Imperial Canada Inc. sets out to seek answers to a simple question: why is Canada home to more than 70% of the world's mining companies? Obviously, the answers to that simple question can be upsetting to mining companies: the authors have been sued for millions of dollars by several Canadian mining companies in an effort to silence them.
Canada is the foreign nation with the greatest number of investments in Tibet, particularly in the railway and mining sectors. The following ventures have only become commercially viable through the operation of the railway from Golmud to Lhasa, starting up 2006.
These Canadian ventures completely avoid the topic of adopting a clearly stated human rights policy, and few of them adhere to their own stated positions on ethical business practices when in China. Nortel, for instance, states the following position on its website: "We strive to do the right thing for individuals, organizations, and society in general." Fine words, but Tibetans have absolutely no say in what is happening to Tibet's resources. The land area of Tibet is by law owned by the CCP (Chinese Communist Party), which enforces its decisions through its extensive military and paramilitary arms. A case in point is the forced re-settlement of Tibetan nomads to make way for mining and hydropower projects, done in full collusion with the foreign joint venture operations.
Corporations like Nortel and Bombardier should comply with the UN guidelines under its Global Compact, and the UN Principles for Responsible Investment. It would appear that none of the following listed companies would pass the grade for those UN guidelines, because they are operating well out of sight when in Tibet, without monitoring for standards. This is clearly a case of derailment of human rights issues when it comes to mining—which has significant potential for toxic dumping into Tibet's pristine rivers and lakes.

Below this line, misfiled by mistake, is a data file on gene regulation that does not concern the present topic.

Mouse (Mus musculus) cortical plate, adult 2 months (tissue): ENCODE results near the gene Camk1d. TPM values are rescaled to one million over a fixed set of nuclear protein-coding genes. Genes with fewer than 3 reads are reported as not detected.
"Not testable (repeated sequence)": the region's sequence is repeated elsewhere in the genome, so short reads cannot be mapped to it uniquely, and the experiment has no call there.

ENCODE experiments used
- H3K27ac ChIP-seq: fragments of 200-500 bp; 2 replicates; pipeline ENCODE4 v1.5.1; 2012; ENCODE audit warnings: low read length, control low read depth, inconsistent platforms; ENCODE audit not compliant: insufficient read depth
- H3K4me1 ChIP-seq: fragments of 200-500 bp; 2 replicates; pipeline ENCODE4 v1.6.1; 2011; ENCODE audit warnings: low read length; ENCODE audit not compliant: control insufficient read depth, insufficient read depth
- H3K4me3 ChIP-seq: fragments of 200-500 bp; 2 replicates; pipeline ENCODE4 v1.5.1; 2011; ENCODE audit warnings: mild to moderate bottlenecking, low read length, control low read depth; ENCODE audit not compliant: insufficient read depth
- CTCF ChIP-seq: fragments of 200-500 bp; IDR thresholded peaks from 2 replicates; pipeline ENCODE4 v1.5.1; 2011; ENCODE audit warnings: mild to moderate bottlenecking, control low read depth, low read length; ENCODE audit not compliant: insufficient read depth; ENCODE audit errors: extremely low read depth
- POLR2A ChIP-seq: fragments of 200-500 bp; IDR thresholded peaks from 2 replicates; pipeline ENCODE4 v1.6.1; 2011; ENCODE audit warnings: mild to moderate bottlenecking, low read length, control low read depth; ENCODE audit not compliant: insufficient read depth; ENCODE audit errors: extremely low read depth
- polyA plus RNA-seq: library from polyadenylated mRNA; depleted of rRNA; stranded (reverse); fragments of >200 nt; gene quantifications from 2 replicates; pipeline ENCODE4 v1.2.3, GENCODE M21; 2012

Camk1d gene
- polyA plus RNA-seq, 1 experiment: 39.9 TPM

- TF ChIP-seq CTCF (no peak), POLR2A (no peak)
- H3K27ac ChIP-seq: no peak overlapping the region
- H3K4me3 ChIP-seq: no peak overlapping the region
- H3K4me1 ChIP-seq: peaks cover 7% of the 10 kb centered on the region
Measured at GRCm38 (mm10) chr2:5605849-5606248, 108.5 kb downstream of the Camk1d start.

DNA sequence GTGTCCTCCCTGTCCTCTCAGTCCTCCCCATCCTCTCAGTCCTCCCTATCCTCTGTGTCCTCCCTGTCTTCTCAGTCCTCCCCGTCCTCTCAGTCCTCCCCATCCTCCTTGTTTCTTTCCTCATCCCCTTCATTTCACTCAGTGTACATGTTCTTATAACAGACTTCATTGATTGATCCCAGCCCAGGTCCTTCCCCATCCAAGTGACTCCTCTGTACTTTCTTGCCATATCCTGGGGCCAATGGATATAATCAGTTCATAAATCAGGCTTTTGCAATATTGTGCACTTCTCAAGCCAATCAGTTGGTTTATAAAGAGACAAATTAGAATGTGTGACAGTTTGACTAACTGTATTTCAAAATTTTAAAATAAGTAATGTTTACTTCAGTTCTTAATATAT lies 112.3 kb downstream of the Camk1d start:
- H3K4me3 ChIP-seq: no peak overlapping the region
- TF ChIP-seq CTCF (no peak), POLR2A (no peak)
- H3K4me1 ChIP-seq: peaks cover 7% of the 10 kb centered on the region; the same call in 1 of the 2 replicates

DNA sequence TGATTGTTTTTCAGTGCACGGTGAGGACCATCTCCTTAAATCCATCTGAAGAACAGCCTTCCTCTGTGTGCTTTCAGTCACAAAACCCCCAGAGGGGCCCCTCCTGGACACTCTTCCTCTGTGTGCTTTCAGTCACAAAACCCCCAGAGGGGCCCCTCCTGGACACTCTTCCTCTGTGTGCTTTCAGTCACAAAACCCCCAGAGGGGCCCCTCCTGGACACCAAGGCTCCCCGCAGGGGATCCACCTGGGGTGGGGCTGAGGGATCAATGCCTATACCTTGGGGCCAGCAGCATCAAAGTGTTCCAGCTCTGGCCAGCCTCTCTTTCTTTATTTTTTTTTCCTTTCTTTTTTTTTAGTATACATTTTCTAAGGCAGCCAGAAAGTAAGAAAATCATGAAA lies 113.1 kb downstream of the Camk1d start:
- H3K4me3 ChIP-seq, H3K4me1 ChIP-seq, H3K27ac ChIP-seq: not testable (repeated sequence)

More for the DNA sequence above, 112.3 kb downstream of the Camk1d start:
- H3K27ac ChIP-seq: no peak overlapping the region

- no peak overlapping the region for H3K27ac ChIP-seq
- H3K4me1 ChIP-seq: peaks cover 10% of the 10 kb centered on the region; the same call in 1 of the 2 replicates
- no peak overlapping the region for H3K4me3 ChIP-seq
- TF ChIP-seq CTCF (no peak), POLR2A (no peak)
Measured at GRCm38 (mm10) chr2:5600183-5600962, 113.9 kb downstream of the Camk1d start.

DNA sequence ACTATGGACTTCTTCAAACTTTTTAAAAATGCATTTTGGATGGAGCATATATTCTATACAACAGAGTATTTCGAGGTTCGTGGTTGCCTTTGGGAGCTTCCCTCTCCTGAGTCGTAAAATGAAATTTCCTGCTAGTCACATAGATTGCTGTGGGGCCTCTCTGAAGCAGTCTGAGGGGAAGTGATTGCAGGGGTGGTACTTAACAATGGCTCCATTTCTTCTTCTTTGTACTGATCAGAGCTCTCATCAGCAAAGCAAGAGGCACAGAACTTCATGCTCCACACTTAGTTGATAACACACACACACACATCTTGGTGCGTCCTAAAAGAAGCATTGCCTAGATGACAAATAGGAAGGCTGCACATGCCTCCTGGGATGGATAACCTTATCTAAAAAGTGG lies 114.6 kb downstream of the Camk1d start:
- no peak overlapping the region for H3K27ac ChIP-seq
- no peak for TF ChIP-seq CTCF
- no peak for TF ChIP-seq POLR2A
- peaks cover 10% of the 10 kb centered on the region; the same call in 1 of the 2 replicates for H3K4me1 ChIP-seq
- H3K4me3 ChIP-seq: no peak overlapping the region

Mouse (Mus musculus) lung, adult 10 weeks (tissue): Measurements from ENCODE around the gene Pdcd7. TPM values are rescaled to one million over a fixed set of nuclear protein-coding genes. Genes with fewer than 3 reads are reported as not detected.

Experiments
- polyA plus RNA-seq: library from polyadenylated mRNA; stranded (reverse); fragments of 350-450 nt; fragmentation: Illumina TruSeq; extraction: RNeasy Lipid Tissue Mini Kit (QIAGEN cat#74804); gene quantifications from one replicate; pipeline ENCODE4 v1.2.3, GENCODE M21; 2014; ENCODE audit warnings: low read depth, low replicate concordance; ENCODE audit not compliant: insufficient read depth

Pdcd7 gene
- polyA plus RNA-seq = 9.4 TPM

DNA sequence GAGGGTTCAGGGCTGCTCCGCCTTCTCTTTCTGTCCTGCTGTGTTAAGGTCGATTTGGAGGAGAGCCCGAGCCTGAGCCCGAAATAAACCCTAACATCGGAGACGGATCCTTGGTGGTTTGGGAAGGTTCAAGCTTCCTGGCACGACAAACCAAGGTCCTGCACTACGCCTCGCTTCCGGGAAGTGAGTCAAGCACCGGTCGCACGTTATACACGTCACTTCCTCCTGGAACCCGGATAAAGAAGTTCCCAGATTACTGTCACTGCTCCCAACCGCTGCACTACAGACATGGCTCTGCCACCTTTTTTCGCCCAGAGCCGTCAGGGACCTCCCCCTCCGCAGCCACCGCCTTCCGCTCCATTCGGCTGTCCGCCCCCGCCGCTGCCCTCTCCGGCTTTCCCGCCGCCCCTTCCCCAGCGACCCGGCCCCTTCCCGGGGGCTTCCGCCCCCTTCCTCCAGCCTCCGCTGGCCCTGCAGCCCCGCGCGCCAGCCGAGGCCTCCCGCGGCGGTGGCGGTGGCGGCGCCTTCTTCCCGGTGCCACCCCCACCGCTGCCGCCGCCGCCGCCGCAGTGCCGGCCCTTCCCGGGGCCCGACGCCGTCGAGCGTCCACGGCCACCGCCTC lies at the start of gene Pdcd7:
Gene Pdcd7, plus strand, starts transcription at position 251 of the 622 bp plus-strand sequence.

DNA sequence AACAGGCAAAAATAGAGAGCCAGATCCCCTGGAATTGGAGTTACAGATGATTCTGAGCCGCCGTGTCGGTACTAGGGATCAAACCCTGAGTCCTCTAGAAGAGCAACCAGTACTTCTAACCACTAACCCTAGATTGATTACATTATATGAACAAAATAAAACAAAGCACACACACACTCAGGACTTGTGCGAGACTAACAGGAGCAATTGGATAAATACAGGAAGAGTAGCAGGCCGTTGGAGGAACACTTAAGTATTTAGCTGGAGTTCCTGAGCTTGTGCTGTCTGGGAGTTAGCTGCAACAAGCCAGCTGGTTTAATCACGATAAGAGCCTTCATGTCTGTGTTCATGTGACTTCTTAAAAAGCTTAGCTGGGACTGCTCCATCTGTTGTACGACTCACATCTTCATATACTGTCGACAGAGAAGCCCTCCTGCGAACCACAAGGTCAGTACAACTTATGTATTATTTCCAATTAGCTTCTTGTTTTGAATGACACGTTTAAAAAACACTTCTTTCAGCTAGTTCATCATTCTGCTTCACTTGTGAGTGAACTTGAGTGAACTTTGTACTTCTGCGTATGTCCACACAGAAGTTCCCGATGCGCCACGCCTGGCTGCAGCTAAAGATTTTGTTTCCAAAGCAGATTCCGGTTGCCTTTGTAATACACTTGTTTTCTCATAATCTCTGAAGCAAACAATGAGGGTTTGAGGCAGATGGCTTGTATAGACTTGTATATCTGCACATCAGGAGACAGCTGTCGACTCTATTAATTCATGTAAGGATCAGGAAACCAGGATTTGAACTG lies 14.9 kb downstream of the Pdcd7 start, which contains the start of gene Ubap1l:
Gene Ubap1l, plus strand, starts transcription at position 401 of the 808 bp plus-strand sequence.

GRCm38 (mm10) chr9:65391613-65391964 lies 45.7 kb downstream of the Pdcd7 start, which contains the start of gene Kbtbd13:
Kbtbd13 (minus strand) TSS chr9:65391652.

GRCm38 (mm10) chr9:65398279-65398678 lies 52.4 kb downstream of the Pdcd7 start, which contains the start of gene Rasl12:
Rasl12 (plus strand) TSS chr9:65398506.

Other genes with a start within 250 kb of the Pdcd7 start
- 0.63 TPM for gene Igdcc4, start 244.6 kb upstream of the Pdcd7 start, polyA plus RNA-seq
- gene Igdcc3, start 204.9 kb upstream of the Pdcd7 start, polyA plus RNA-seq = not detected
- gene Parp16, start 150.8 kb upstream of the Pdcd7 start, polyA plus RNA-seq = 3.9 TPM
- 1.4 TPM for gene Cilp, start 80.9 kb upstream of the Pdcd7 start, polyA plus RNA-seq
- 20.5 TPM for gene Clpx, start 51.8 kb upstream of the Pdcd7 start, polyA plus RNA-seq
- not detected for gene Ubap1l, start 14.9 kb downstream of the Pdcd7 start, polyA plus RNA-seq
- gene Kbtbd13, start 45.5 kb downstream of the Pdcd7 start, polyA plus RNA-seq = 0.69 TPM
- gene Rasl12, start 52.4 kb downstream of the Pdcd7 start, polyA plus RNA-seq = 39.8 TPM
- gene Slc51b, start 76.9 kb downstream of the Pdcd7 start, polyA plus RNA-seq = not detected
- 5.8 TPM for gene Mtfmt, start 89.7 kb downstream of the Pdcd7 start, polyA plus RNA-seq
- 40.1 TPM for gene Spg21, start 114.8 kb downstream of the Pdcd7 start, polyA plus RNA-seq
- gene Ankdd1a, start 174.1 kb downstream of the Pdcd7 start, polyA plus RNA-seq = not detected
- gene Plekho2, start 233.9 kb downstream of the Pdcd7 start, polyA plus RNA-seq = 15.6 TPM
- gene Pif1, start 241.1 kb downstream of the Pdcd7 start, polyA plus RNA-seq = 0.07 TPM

There seems to be a recurring pattern for Canadian joint-venture mining operations on the Tibetan plateau. The joint-venture Chinese companies use Canadian company technical expertise for mining exploration and development. The Chinese government then stonewalls on permits to actually launch the mine (stonewalling can go on for years), and finally the Canadian company is bought out for low prices.
This is the case for Continental Minerals (Vancouver, gold mine exploration in Tibet), GobiMin (Toronto, copper-zinc project in Tibet), Sterling Group (Vancouver, lithium carbonate project in Tibet), and Inter-Citic (Toronto, gold exploration). In late 2010, Hunter Dickinson's subsidiary Continental Minerals announced the sale of its controversial central Tibet Shethongmon mine site to Chinese-owned Jinchuan Group. Tibetan rights groups have protested HDI/Continental Minerals' activities in Tibet at company shareholder meetings and investors' conferences.
In 2012, China's Western Mining Company bought out Inter-Citic Minerals (Markham, Ontario)—which conducted gold-exploration near Sanjiangyuan National Nature Reserve (SNNR), in a location formerly home to Tibetan nomads and their herds. The nomads were forcibly removed from the grasslands. While significant parts of Inter-Citic's exploration site were intended to be in the SNNR in 2004, by 2005 the boundaries were redrawn so exploration and mining could go ahead. This is expected to be the site of a major gold mine—the runoff of which will flow directly into the headwaters of the Yellow River.